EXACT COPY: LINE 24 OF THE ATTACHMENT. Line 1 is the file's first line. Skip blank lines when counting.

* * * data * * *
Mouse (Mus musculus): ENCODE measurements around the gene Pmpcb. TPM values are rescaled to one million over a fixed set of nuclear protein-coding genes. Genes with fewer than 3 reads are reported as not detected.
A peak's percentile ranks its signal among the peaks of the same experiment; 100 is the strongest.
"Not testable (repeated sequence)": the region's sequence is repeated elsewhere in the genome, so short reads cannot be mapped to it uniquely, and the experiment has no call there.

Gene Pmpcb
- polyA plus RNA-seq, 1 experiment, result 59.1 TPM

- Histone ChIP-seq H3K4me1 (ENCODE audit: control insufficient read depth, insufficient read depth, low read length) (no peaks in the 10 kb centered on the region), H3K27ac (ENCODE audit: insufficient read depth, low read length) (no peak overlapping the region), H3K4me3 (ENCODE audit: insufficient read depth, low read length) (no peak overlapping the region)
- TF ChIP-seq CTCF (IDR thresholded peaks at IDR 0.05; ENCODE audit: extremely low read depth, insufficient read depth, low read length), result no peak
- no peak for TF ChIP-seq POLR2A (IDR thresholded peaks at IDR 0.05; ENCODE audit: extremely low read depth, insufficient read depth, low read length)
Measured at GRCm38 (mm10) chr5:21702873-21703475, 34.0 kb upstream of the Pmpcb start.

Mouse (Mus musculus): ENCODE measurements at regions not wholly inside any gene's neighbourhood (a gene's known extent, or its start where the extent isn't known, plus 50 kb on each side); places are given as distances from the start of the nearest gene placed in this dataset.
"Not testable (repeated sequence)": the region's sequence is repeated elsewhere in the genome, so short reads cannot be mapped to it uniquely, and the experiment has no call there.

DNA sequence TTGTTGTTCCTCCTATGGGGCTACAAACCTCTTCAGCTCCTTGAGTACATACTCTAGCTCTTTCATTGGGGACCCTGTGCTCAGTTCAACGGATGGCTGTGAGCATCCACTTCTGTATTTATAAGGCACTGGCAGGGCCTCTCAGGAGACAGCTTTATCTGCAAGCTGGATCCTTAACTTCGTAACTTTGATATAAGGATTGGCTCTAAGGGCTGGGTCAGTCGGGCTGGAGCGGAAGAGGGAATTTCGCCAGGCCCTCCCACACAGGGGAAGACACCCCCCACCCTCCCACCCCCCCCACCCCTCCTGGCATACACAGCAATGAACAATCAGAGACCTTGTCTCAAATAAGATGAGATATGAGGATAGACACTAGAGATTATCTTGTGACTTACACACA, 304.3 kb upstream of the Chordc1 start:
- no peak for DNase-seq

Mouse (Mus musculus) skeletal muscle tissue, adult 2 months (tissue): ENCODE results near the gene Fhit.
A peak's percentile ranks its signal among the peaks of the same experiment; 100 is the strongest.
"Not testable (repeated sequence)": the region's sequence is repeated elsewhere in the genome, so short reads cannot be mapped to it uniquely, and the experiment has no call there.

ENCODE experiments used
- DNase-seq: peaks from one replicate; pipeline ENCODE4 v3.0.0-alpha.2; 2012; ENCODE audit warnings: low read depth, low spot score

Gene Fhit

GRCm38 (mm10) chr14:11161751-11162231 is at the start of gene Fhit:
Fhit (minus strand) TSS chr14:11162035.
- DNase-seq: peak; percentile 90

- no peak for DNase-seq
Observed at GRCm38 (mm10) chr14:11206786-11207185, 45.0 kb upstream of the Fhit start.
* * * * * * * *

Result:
Observed at GRCm38 (mm10) chr14:11206786-11207185, 45.0 kb upstream of the Fhit start.